Belonephobia: who has a fear of needles?

About 10% of the population has a fear of needles and pins. Psychotherapy deals with other phobias, like one of spiders, with a course of treatment that involves gradual exposure to needles. What does that mean? That you fight the fear of needles with needles.

Belonephobia is the phobia of needles, with behaviour that can result in not just a hysterical intolerance of them, but also sometimes fainting. In most extreme examples, belonephobia isn't just limited to a fear of hypodermic needles, but also of pins, toothpicks and sharp knives. It affects up to 10% of the population, but it's a type of phobia that can be overcome with the traditional approach in psychotherapy that's used for other similar behavioural disorders. One example? Arachnophobia.

Relaxation and exposure help to defeat the fear of needles

Behavioural therapy for the fear of needles includes 2 stages: the first is acknowledgment of the problem and an in-depth use of relaxation and control techniques, and the other, final stage is an exposure to the needles themselves. The recommended treatment involves a course of psychotherapy of 4 months at the most.

Fight the fear of needles with needles

Once the individual case of needle fear has been assessed, the stage of being exposed to needles starts, which is done very gradually. Having to confront the needle face-to-face is based on the behavioural theory that it's the things that cause the fear themselves in the first place that can cure it. At first the needle is far away or viewed in a photograph. This introductory phase lasts until you are used to needles. Then the patient is exposed to an object that induces anxiety, and so on in a predetermined order, until the objects to which he is exposed are much more difficult. According to the same behavioural theory, this type of exercise "neutralizes" the fear of needles in 90 - 95% of cases (a good percentage!).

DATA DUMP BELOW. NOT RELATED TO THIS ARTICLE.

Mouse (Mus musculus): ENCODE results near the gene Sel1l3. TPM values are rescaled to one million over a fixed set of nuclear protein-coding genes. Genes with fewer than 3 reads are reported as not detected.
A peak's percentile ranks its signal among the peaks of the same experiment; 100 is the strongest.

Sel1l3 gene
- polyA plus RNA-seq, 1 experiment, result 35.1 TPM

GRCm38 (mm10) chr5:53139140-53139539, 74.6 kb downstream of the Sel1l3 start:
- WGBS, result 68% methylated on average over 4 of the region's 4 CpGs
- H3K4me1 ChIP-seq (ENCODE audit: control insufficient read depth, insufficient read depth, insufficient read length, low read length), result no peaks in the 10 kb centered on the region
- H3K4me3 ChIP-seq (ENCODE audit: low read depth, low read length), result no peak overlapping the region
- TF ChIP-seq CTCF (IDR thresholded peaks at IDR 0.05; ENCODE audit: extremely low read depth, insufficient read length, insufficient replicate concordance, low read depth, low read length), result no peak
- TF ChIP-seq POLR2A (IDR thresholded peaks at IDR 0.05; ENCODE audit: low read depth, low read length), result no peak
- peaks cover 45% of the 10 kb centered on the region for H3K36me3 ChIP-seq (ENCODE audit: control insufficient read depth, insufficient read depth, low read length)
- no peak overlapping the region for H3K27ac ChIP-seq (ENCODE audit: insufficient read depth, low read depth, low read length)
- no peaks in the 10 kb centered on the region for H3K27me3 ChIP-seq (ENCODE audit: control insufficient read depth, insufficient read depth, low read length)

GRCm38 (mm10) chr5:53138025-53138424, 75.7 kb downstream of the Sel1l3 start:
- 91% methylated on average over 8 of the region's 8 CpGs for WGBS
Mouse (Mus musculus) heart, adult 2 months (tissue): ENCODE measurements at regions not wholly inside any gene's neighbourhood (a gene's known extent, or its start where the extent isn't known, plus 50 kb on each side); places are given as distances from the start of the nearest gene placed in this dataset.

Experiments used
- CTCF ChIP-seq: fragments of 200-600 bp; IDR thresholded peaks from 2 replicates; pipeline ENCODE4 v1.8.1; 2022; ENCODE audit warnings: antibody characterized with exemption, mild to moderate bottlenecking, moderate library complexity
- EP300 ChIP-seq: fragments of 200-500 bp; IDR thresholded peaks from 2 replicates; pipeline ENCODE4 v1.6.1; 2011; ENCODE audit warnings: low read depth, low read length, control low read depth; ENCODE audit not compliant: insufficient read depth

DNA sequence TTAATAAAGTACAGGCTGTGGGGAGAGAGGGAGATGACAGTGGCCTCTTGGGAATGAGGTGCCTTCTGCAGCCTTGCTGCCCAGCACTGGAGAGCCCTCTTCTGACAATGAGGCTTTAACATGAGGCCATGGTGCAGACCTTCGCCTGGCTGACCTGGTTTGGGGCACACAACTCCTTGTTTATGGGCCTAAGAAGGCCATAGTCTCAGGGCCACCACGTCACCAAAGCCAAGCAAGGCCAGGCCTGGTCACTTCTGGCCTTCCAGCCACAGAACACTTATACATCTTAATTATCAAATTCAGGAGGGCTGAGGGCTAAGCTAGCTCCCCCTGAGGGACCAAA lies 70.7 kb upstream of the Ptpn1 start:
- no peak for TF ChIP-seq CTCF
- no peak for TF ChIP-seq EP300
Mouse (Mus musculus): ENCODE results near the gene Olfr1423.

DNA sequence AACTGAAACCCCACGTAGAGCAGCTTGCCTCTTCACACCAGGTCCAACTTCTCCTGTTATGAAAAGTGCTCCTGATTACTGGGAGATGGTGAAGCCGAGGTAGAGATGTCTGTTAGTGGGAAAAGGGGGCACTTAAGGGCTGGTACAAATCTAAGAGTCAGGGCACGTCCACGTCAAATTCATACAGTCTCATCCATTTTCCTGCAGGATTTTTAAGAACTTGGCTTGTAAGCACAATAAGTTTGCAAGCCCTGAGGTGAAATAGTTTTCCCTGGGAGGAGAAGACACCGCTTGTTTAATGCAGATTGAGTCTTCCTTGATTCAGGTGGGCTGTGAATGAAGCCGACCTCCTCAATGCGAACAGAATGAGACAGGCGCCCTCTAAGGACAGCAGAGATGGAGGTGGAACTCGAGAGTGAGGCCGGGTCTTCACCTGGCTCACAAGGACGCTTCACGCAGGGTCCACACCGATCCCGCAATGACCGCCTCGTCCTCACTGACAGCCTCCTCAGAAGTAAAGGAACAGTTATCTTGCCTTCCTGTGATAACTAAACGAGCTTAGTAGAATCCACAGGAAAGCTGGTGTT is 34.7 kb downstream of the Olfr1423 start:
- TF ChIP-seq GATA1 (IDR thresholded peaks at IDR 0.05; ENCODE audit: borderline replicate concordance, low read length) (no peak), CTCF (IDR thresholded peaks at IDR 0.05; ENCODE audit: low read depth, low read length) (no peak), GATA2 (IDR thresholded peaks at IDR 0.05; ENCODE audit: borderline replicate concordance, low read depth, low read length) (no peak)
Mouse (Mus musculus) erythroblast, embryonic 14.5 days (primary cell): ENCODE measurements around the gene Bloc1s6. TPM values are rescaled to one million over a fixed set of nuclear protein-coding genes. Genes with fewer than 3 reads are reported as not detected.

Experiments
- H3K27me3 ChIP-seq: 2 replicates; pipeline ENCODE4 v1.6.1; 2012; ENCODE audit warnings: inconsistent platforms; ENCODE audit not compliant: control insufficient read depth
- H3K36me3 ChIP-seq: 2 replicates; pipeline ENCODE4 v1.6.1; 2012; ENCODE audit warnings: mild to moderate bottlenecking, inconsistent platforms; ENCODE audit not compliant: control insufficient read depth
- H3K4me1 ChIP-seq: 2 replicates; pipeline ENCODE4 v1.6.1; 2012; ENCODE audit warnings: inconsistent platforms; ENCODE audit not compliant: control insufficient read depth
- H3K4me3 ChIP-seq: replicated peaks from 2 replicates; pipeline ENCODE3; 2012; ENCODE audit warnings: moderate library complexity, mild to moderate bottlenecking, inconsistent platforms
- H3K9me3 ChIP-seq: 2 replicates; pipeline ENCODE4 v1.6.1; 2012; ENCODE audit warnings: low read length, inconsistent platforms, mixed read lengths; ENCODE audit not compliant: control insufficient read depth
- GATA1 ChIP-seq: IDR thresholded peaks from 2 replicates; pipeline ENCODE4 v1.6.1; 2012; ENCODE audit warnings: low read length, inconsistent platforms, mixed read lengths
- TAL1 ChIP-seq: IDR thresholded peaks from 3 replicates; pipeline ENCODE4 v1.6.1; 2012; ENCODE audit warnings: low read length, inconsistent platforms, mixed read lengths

And what if the fear of needles persists?

If the course of behavioural therapy doesn't work (and that can happen) and the fear of needles continues to be strong, belonephobia can often be dealt with - before the procedure - by administering drugs, like sedatives, or by applying anesthetizing creams to the injection site. In that case, the injection will need to be done in a clinic with specialized staff.

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